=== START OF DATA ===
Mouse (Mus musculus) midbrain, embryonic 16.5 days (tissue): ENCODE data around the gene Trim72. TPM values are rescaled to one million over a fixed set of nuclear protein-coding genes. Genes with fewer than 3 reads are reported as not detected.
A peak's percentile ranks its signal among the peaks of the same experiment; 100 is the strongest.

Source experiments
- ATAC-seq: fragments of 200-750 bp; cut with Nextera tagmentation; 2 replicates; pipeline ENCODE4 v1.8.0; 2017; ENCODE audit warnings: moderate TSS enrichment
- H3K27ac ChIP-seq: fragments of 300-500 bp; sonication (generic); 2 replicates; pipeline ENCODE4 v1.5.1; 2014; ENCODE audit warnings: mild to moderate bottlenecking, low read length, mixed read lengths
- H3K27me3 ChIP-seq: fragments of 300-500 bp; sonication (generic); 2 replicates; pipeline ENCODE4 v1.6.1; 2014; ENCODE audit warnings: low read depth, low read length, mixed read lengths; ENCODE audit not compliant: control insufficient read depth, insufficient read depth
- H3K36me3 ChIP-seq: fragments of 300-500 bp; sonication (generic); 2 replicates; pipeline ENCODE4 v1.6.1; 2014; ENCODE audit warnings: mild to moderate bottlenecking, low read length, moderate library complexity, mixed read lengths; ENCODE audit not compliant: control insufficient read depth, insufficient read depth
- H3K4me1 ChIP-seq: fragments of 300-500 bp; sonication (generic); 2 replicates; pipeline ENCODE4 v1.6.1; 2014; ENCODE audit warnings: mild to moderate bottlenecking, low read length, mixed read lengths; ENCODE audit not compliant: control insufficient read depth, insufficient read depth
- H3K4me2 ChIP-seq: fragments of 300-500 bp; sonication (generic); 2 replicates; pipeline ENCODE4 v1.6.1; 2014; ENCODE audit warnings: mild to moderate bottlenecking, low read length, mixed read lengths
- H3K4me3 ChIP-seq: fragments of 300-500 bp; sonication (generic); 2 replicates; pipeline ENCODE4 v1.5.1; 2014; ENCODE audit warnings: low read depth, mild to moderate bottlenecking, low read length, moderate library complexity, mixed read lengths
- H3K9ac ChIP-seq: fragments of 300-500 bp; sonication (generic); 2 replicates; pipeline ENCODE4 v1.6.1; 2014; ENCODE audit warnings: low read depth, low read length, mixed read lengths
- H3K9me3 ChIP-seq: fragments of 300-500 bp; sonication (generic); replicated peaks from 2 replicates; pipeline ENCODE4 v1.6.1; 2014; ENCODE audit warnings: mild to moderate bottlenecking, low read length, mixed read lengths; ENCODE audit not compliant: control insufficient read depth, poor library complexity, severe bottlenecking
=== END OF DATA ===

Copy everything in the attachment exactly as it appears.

Mouse (Mus musculus) midbrain, embryonic 16.5 days (tissue): ENCODE data around the gene Trim72. TPM values are rescaled to one million over a fixed set of nuclear protein-coding genes. Genes with fewer than 3 reads are reported as not detected.
A peak's percentile ranks its signal among the peaks of the same experiment; 100 is the strongest.

Source experiments
- ATAC-seq: fragments of 200-750 bp; cut with Nextera tagmentation; 2 replicates; pipeline ENCODE4 v1.8.0; 2017; ENCODE audit warnings: moderate TSS enrichment
- H3K27ac ChIP-seq: fragments of 300-500 bp; sonication (generic); 2 replicates; pipeline ENCODE4 v1.5.1; 2014; ENCODE audit warnings: mild to moderate bottlenecking, low read length, mixed read lengths
- H3K27me3 ChIP-seq: fragments of 300-500 bp; sonication (generic); 2 replicates; pipeline ENCODE4 v1.6.1; 2014; ENCODE audit warnings: low read depth, low read length, mixed read lengths; ENCODE audit not compliant: control insufficient read depth, insufficient read depth
- H3K36me3 ChIP-seq: fragments of 300-500 bp; sonication (generic); 2 replicates; pipeline ENCODE4 v1.6.1; 2014; ENCODE audit warnings: mild to moderate bottlenecking, low read length, moderate library complexity, mixed read lengths; ENCODE audit not compliant: control insufficient read depth, insufficient read depth
- H3K4me1 ChIP-seq: fragments of 300-500 bp; sonication (generic); 2 replicates; pipeline ENCODE4 v1.6.1; 2014; ENCODE audit warnings: mild to moderate bottlenecking, low read length, mixed read lengths; ENCODE audit not compliant: control insufficient read depth, insufficient read depth
- H3K4me2 ChIP-seq: fragments of 300-500 bp; sonication (generic); 2 replicates; pipeline ENCODE4 v1.6.1; 2014; ENCODE audit warnings: mild to moderate bottlenecking, low read length, mixed read lengths
- H3K4me3 ChIP-seq: fragments of 300-500 bp; sonication (generic); 2 replicates; pipeline ENCODE4 v1.5.1; 2014; ENCODE audit warnings: low read depth, mild to moderate bottlenecking, low read length, moderate library complexity, mixed read lengths
- H3K9ac ChIP-seq: fragments of 300-500 bp; sonication (generic); 2 replicates; pipeline ENCODE4 v1.6.1; 2014; ENCODE audit warnings: low read depth, low read length, mixed read lengths
- H3K9me3 ChIP-seq: fragments of 300-500 bp; sonication (generic); replicated peaks from 2 replicates; pipeline ENCODE4 v1.6.1; 2014; ENCODE audit warnings: mild to moderate bottlenecking, low read length, mixed read lengths; ENCODE audit not compliant: control insufficient read depth, poor library complexity, severe bottlenecking